Fixed recoverable costs for housing kicked into long grass
By John Hyde >>
(6 february 2023)
The government has confirmed it will delay the implementation of fixed costs in housing cases for two years. The Ministry of Justice said that it remains committed to the principle of fixed costs but wanted to wait to see the effect of other changes in the sector.
But ministers are resolute that the extension of fixed recoverable costs for other civil cases will go ahead as planned from October.
An MoJ spokesperson said: ‘We want to reform civil justice costs because giving all parties certainty upfront will ensure no one is locked out of justice for fear of how high their legal fees might be if they lose. However, it is important that our reforms are aligned with wider reforms in the housing sector which is why we’ve taken the decision to delay introduction in these instances by two years.’
The two-year extension takes any possible implementation date beyond the next general election, so the policy could be reconsidered in any case by an incoming government.
The present government had come under pressure from various sources to rethink its plans to limit costs for running housing cases. The calls grew louder last summer when the MoJ opted to delay extending the regime to legally aided housing possession cases by two years.
Critics argued that if lawyers were not properly paid for bringing successful cases against landlords then tenants and borrowers would not have access to justice.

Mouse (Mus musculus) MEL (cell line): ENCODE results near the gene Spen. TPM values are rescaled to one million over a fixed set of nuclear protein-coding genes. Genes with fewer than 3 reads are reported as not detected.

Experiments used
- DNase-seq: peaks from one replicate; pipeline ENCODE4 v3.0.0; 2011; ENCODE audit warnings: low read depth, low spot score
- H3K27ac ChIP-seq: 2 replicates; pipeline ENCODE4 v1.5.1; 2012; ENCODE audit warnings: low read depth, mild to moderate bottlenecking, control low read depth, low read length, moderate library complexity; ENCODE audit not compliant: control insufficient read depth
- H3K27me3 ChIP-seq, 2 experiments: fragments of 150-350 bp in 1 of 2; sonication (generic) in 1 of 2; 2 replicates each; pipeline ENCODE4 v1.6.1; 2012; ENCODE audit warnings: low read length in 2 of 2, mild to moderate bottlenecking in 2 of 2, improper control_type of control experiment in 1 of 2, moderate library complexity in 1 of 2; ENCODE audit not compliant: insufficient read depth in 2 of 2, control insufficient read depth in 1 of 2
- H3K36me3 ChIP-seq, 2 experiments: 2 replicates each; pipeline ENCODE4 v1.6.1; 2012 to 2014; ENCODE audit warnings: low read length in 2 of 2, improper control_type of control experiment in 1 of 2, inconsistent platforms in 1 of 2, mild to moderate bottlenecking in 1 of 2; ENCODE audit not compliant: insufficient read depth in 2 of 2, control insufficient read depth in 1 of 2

The MoJ is understood to believe that ensuring costs are known upfront and controlled is the best way to help parties pursue litigation without the fear of spiralling costs. It argues that parties will be able to more effectively plan litigation and consider whether it is appropriate.
The delay will allow for the impact of other reforms to the housing sector to ‘become clearer’ over the next two years. In particular, the Social Housing Regulation Bill is intended to rebalance the power between renters and landlords and to strengthen regulators’ powers to take tough action against rogue landlords.
Housing secretary Michael Gove has also written to the legal profession asking it to refer social housing tenants to the housing ombudsman for advice about resolving disputes with landlords.
The MoJ said last November that it would not meet its April 2023 target for extending fixed costs to most civil claims valued up to £100,000.
The delay to housing fixed costs was accompanied by an assurance that the government is ‘pressing ahead’ with wider costs reforms, ahead of them being implemented this October.
(Courtesy: The Law Society Gazette)